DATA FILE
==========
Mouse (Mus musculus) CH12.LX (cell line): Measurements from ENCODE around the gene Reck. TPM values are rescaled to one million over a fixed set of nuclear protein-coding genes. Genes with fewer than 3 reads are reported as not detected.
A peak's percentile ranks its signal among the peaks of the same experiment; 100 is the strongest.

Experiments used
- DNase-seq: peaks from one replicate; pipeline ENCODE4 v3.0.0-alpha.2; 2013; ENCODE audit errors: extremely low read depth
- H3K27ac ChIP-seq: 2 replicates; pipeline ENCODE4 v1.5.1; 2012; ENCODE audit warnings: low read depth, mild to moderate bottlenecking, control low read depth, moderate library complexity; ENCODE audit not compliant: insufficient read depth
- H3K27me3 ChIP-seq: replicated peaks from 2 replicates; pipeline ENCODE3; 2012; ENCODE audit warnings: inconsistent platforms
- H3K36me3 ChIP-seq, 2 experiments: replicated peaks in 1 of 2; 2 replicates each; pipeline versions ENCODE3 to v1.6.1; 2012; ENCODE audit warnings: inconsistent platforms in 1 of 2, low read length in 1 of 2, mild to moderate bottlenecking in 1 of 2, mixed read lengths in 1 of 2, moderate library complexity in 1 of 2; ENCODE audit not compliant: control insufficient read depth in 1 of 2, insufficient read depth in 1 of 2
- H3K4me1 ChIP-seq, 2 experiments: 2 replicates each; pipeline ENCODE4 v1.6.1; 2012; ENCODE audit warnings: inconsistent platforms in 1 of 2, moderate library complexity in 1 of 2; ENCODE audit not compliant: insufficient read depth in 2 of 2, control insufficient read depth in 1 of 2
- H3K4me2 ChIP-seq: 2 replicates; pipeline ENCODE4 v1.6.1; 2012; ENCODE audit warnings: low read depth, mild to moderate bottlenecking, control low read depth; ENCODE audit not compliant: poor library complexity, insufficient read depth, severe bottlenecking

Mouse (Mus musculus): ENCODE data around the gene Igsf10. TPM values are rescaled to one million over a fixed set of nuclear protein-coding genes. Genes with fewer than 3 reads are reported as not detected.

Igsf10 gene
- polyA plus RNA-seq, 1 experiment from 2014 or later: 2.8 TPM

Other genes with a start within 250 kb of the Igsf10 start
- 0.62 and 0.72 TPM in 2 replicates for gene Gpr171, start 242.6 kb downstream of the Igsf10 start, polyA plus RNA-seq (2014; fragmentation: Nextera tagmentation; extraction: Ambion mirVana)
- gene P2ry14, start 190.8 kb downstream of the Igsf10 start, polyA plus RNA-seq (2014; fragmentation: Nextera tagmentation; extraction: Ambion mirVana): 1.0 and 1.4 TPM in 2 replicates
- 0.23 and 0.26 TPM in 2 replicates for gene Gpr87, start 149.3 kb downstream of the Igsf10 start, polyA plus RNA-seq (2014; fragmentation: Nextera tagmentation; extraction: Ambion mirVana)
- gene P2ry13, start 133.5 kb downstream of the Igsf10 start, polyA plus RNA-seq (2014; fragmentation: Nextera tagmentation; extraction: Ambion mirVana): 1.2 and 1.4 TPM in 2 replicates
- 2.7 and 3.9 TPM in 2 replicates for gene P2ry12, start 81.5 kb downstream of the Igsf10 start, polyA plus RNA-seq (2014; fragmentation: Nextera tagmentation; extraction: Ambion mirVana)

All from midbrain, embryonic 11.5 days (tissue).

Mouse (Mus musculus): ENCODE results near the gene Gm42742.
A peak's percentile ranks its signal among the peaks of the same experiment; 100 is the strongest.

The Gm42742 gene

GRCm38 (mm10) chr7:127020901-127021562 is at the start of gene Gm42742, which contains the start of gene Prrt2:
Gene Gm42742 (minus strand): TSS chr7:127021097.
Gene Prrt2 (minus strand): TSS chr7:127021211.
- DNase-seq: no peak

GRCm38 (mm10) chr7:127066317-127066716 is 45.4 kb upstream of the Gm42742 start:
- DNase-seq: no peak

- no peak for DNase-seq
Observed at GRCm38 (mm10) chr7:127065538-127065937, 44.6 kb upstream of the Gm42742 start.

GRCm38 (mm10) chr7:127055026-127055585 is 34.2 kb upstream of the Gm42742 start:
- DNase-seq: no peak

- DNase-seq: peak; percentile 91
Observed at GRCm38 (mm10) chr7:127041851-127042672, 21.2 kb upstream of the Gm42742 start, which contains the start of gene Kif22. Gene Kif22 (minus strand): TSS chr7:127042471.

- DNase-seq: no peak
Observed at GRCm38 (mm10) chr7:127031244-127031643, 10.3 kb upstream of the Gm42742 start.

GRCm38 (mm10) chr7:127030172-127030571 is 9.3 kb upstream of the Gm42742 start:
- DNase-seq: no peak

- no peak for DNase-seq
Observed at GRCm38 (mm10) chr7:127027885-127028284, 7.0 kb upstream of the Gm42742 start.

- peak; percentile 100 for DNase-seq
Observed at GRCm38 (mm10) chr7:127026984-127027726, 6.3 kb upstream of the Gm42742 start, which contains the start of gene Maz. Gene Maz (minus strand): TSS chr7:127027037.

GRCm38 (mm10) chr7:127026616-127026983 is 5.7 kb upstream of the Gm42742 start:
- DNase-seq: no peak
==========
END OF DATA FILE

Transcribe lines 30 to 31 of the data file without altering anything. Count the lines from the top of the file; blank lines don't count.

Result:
Observed at GRCm38 (mm10) chr7:127065538-127065937, 44.6 kb upstream of the Gm42742 start.

GRCm38 (mm10) chr7:127055026-127055585 is 34.2 kb upstream of the Gm42742 start: